An ethnic community opts for Pakistan as ‘Urdu, Punjabi, Sindhi cards’ yield results in Karachi
KARACHI: While the Urdu, Punjabi and Sindhi speaking communities succumbed to ethic politics, the Pashtun community of Karachi stood above cultural bias in the recently held local government elections, unofficial results show.
Local government elections were held in six districts of the Karachi Metropolitan Corporation (KMC) and one Karachi District Council (KDC) on December 5, in which the Muttahida Qaumi Movement (MQM) and Pakistan Peoples Party (PPP) secured first and second positions, respectively.
Both the parties attracted the ethnic Urdu- and Sindhi-speaking electorates in Karachi, a microcosm of Pakistan where class and cultural divisions increasing by the day.
Similarly, the ruling Pakistan Muslim League-Nawaz (PML-N) had focused on neighbourhoods with a majority of Punjabi and Hazara populations, yielding sought-after results.
According to unofficial results so far, the MQM has won 50 of 51 Union Committees (UC) in district Central, and 26 of 37 UCs in district Korangi, 19 of 30 UCs in district East and 21 of 46 seats in district West. It also managed to secure nine of 32 UCs in district South, and four of 13 seats in district Malir.
The results clearly show a divide – the MQM won from areas where a majority of Urdu-speaking populace resides.
Muttahida failed to win even a single seat from KDC, which comprises the Sindhi-speaking population. The PPP grabbed a majority of UCs from here, despite an alliance against it of former party leaders as well as some Baloch tribal leaders.
The PPP, once a federal party with representation in all four provinces of the country, has been reduced to being a ‘Sindhi’ party.
However, results show a mixed trend in Pashtun-dominated localities of the city, as candidates of different parties have won from Landhi and Keamari areas of district West.
The PPP, PML-N, PTI, Jamaat-e-Islami, Awami National Party, Pakistan Rah-e-Haq Party (PRHP), Jamiat Ulema Islam-Fazl as well as independent candidates have secured seats of chairmen, vice chairmen and councilors from these areas.
ANP, which has been using the Pashtun card, could only manage to win one seat from its symbol Laltain from Mominabad, Zia Colony.
Pashtun nationalism vs. Pakistan
“Pashtuns of Karachi have been misled. They have failed to demonstrate the desirable Pashtun nationalism,” says ANP General Secretary Younas Buneri. “Undesirable circumstances for the ANP, which was under direct attack from religious extremists, are a major factor [which has contributed to the Pashtun divide].”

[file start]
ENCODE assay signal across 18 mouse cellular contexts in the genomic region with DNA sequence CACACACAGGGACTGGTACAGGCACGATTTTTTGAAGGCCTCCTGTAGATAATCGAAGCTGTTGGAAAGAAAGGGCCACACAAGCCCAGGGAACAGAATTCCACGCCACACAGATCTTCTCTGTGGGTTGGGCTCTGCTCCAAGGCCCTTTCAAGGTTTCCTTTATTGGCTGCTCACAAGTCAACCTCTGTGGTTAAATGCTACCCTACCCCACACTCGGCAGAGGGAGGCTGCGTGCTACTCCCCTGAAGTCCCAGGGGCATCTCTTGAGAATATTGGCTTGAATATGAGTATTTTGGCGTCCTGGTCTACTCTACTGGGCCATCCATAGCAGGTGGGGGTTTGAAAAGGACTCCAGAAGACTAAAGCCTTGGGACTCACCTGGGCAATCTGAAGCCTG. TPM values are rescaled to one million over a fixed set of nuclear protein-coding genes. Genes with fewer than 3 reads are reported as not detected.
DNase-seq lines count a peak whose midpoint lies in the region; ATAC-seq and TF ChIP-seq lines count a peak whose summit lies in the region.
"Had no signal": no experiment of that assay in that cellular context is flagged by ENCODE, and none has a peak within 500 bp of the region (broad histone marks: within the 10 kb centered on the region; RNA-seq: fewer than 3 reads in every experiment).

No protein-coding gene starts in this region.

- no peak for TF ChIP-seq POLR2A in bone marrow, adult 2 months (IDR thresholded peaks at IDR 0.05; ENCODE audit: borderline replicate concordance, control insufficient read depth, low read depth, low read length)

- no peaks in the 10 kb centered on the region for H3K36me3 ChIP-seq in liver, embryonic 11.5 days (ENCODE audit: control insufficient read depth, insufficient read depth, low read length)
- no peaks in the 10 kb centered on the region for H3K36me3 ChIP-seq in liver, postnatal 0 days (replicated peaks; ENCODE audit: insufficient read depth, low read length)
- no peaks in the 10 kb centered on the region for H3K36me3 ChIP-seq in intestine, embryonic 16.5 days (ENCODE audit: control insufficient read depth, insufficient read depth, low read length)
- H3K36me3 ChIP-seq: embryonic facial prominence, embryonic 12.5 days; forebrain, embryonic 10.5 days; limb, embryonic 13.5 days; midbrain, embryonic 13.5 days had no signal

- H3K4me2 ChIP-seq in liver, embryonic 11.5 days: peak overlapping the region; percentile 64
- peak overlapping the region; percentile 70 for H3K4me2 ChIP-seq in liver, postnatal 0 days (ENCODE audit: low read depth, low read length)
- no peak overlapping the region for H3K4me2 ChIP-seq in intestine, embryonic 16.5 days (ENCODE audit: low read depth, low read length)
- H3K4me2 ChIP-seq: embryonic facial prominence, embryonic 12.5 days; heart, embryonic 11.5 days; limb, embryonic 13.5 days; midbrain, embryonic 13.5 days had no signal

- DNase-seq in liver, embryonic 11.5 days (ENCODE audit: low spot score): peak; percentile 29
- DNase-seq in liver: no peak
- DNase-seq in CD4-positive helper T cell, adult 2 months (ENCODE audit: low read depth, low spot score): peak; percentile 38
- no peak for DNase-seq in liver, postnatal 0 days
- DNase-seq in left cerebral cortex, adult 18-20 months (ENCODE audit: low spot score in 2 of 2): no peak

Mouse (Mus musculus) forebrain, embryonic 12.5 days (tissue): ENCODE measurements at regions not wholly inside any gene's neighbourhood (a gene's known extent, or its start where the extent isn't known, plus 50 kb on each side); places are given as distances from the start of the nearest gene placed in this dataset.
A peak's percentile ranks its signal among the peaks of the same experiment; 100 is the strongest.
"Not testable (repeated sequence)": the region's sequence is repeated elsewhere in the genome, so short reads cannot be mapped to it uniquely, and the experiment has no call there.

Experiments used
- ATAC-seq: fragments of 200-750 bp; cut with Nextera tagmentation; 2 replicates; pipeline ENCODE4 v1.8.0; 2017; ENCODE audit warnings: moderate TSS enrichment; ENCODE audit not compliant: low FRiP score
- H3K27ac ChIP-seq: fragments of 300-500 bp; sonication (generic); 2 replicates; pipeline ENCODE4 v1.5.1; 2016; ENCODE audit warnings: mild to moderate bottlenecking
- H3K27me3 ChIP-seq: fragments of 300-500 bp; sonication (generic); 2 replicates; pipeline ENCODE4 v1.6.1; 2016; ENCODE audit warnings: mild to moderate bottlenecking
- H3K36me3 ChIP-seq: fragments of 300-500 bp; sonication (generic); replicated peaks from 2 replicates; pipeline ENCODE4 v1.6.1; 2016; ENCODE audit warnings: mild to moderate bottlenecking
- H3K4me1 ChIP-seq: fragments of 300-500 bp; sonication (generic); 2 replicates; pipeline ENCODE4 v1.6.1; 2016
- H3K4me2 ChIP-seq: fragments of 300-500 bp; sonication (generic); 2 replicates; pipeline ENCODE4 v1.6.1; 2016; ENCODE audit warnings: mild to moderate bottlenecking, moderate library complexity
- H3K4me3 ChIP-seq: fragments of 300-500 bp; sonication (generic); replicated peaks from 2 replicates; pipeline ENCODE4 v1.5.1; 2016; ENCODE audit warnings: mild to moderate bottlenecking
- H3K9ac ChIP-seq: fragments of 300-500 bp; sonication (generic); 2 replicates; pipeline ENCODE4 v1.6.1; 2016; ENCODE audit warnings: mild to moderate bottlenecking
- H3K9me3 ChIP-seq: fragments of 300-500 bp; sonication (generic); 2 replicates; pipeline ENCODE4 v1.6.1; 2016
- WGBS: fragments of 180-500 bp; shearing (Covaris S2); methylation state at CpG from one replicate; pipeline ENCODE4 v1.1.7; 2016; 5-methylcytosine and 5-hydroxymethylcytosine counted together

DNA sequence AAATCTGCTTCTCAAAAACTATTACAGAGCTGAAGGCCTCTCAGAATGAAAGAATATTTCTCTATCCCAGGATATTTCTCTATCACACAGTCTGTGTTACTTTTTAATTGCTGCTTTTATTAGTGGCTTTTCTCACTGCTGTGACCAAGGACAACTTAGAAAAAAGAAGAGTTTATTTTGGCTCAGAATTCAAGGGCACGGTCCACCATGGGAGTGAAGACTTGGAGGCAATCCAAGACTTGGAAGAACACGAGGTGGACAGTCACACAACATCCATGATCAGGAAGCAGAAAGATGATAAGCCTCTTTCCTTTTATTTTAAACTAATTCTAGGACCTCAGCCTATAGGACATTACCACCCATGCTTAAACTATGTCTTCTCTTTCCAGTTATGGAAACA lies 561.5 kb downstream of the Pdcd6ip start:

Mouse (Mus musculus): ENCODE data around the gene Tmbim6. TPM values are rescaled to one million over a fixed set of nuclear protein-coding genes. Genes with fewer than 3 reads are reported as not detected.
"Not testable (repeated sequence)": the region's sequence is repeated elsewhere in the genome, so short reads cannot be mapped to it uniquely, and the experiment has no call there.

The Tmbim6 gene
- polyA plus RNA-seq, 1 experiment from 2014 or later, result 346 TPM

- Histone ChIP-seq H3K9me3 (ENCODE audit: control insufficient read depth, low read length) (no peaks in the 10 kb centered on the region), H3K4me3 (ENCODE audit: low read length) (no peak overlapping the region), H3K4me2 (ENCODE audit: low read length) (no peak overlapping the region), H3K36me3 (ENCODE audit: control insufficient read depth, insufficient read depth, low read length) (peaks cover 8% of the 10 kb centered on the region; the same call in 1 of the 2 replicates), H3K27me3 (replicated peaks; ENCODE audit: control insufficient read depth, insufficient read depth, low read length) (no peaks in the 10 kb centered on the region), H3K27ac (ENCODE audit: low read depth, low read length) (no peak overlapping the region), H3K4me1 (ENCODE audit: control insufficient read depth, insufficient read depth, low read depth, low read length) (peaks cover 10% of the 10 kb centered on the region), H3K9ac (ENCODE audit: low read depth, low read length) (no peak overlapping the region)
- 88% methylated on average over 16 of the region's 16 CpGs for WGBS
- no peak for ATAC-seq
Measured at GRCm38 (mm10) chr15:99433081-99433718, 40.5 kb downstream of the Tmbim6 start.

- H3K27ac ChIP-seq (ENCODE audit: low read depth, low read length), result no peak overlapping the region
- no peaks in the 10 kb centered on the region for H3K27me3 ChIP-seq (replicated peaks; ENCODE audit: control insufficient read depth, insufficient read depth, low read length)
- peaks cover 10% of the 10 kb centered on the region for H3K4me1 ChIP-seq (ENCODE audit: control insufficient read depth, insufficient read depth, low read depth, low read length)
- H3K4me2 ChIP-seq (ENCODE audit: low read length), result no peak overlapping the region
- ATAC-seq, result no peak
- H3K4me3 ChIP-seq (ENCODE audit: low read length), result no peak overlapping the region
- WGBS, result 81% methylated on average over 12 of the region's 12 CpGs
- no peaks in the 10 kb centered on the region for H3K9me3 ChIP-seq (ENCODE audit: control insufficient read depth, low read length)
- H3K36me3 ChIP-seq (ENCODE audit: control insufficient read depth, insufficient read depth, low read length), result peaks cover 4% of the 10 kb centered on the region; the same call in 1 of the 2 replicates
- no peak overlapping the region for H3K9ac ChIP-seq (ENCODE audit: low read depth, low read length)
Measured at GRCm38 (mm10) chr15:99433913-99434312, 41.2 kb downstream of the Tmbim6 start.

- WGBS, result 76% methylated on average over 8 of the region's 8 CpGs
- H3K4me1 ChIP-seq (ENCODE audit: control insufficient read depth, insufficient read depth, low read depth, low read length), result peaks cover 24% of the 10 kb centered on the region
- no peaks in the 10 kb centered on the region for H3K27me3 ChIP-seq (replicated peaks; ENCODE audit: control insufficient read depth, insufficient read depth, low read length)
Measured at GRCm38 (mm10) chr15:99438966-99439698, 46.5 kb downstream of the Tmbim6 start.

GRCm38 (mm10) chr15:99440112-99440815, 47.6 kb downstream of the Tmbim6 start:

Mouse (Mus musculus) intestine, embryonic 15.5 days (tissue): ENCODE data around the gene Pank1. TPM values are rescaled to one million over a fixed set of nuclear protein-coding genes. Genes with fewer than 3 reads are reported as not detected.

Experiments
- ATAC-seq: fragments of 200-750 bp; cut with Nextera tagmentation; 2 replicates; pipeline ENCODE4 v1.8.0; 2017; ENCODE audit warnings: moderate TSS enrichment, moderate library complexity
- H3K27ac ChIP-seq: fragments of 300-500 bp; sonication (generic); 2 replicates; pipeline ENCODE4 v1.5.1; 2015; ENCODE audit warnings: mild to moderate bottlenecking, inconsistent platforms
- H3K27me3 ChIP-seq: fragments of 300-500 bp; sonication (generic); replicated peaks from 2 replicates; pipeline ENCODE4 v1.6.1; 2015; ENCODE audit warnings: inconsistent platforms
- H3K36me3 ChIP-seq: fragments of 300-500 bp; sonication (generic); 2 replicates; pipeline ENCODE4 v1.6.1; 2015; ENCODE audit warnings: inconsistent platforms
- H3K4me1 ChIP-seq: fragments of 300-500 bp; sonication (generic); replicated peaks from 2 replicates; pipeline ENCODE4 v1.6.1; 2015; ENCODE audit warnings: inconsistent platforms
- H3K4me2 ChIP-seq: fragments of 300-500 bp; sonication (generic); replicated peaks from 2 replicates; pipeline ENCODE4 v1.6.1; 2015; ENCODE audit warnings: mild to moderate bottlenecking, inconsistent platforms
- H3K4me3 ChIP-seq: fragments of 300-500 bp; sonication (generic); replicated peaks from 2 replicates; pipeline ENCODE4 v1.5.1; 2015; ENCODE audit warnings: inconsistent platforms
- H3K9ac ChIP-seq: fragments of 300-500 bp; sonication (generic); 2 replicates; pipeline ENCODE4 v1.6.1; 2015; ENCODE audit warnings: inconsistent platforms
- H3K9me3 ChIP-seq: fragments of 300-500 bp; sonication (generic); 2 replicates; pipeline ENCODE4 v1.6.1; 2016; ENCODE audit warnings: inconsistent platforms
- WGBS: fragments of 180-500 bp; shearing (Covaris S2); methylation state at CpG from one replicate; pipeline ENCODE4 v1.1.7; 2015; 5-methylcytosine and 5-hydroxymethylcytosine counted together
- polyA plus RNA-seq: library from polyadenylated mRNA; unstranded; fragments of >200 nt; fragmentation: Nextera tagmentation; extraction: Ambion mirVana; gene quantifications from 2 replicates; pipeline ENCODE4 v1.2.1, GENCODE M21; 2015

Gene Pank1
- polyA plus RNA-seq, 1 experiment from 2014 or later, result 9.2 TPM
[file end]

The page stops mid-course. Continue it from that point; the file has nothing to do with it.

Buneri says his party has so far won five seats for vice-chairmen and 19 UCs, mostly in alliance with other parties and on other symbols.
Niaz Ali Shah, a member of ANP from Landhi was allowed to contest elections as independent candidate due to fears from extremists, he informs, adding, reports of attacks on Rangers and Military Police personnel also prevented Pashtun supporters coming out in large numbers.
The party’s general secretary also sees the campaign by Pakistan Tehreek-e-Insaf chairman Imran Khan and Jamaat-e-Islami (JI) Amir Sirajul Haq, the sole reason for a split in Pashtun electorates.
“The ANP failed to secure its workers when the Taliban accelerated attacks on them. During this period the leadership went either to Islamabad or abroad, leaving the common worker at the mercy of militants and the law enforcement agencies,” says Wakeelur Rehman, a Karachi-based Psashtun reporter.
Many workers facing threats knocked the door of JI when abandoned by the party, he adds.
“Other communities may allow its leader to lead them from abroad but among Pashtuns, it’s the most disliked thing.”
“If our association with ANP was a crime in the eyes of Taliban, our identity as Pashtun was enough for police to declare us Taliban,” an ANP worker tells this scribe on condition of anonymity.
The JI held a Pashtun jirga of the victims’ families, mostly ANP workers at Idara Noor-e-Haq – party headquarters – where for the first time in history all speeches were delivered in Pashto language.
“Those were the days when abandoned workers of ANP started looking towards other parties, adds Rehman.
The ANP worker – who wished not to be named – informs that at least 350 party workers are behind bars, which need legal assistance; ANP did not provide a lawyer to anyone.
“When the MQM was developing Qatar hospital for its electorates in Orangi town, ANP was selling medicines of Kulsum Bai Valika Hospital in the medical stores of Metroville,” claims the ANP worker.
Political analyst Dr Tauseef Ahmed Khan, sees a lack of unity among Pashtuns and the growing religiosity as two of the many causes that failed to monetise the ‘Pashtun card’.
Former UC Nazim from Metroville in SITE Town of the city Abdul Razaq insists Pashtuns, though misled in past in the name of Pashtun nationalism, have always preferred ‘Pakistaniat’ over ethnic nationalism.
“Pashtuns have demonstrated political maturity, judging things above ethnic and sectarian lines,” says Razaq, who belongs to JI.
According to economist Kaiser Bengali, Pashtuns by 2045 will be in a majority – 33 per cent of the Karachi population.
Currently, Karachi houses more Pashtuns than Peshawar, Quetta and Kabul, among other cities of the world.
“But whether elected in the name of nationalism or otherwise, our representatives have done nothing for their neighbourhoods, says a Pashtun resident of Keamari. “Pashtun-dominated areas do not look like Karachi – poor infrastructure with a lack of basic facilities.”